One in six parents forgoes pediatrician-recommended care for their insured children because of inability to pay, according to new study
As a pediatrician with a master’s degree in public health, John Pascoe, M.D., is more attuned than most to the difficulties less well-off patients face paying for health care. In the past few years he noticed that more of his privately insured patients were having difficulty paying for the medications and treatments he prescribed, but he didn’t know how extensive the problem was. So he decided to take a closer look.
What he found made national headlines.
Pascoe and his colleagues surveyed 1,978 southwest Ohio parents about the impact of their children’s health insurance on their ability to follow pediatric recommendations, as well as on their child’s health. Pascoe is professor and director of general/community pediatrics at the Boonshoft School of Medicine and a pediatrician at Dayton Children’s Medical Center.
The investigators found that one in six area parents reported that his or her child had not received pediatricianrecommended care—medication, laboratory testing, and/or appointments with specialists—during the previous 12 months due to concerns over cost.
Pascoe and his colleagues presented their paper, “Parents’ Perspectives on their Children’s Health Insurance: Plight of the Underinsured,” at the American Academy of Pediatrics (AAP) National Conference and Exhibition in San Francisco last fall. Coverage of the study appeared in media outlets nationwide, including U.S. Today Online, the Orlando Sentinel, the Baltimore Sun, U.S. News and World Report Online and MSN.com
Children were considered “underinsured” if their parents had not been able to follow at least one recommendation from a pediatrician during the previous 12 months due to insufficient insurance coverage. Thirty-six percent of parents with underinsured children agreed with the statement that their “child’s health had suffered because of not being able to afford the cost of the needed care,” compared to less than 2 percent of parents who were not underinsured.
“I’ve been practicing medicine for about 30 years, and it just wasn’t like this before,” Pascoe said. “It’s really been in the last five to 10 years when families are being squeezed.”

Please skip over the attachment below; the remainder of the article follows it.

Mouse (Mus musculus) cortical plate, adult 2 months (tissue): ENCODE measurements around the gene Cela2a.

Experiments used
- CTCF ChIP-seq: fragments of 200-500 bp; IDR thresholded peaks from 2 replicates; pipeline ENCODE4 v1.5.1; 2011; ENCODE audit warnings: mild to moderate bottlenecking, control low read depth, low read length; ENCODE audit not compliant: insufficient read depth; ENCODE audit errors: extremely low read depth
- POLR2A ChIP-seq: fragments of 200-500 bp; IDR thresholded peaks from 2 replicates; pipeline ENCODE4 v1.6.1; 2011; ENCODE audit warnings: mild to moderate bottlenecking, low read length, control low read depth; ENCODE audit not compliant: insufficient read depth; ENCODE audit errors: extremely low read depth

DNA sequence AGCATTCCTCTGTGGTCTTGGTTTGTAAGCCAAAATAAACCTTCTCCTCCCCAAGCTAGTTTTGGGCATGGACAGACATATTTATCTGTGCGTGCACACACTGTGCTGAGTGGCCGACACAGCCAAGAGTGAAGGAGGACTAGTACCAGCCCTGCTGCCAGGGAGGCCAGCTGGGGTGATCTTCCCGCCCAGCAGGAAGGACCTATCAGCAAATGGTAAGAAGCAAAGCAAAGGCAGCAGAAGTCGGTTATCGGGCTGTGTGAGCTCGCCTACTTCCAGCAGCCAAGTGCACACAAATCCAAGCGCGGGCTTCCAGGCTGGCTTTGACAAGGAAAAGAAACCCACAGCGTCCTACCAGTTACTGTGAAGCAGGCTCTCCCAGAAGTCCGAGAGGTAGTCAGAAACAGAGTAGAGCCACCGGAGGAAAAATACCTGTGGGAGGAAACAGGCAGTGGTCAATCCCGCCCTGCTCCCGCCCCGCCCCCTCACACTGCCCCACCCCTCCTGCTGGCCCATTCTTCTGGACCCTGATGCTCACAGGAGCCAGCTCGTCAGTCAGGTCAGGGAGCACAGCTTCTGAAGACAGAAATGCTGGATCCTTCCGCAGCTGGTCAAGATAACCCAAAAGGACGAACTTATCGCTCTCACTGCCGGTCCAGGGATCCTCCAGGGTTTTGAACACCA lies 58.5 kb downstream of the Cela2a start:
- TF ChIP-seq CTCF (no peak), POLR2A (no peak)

The study also found that private insurance is a risk factor for underinsurance among families with annual income between $15,000 and $34,999. In addition, children with poorer health were at greater risk of underinsurance compared to healthier children.
“This study has confirmed my sense of how bad it is out there for families,” he said. “The system is squeezing the consumer.”
The investigators speculate the high deductibles and co-pays imposed by private insurance companies are responsible for the high level of child underinsurance among lower-income families whose children do not qualify for public insurance.
“These results serve to highlight a major public health problem pediatricians have observed for years,” said Pascoe. “And many parents believe their children’s health has suffered as a direct result of their inability to afford recommended care for their underinsured children.”
The research was conducted in conjunction with the practices in the Southwestern Ohio Ambulatory Research Network (SOAR-Net), a group of 14 area pediatric practices and clinics that collaborate on research to improve the health and welfare of children and adolescents.
Pascoe hopes the study will alert other pediatricians to the difficulties many insured patients and their families face when paying for medical care. “I hope that my colleagues who may be less sensitive to these issues, will become more sensitive when they read our abstract or paper,” he said. VS
The abstract is posted on the AAP conference web site http://aap.confex.com/aap/2010/ webprogrampress1010/Paper11071.html Also at med.wright.edu/soarnet/projects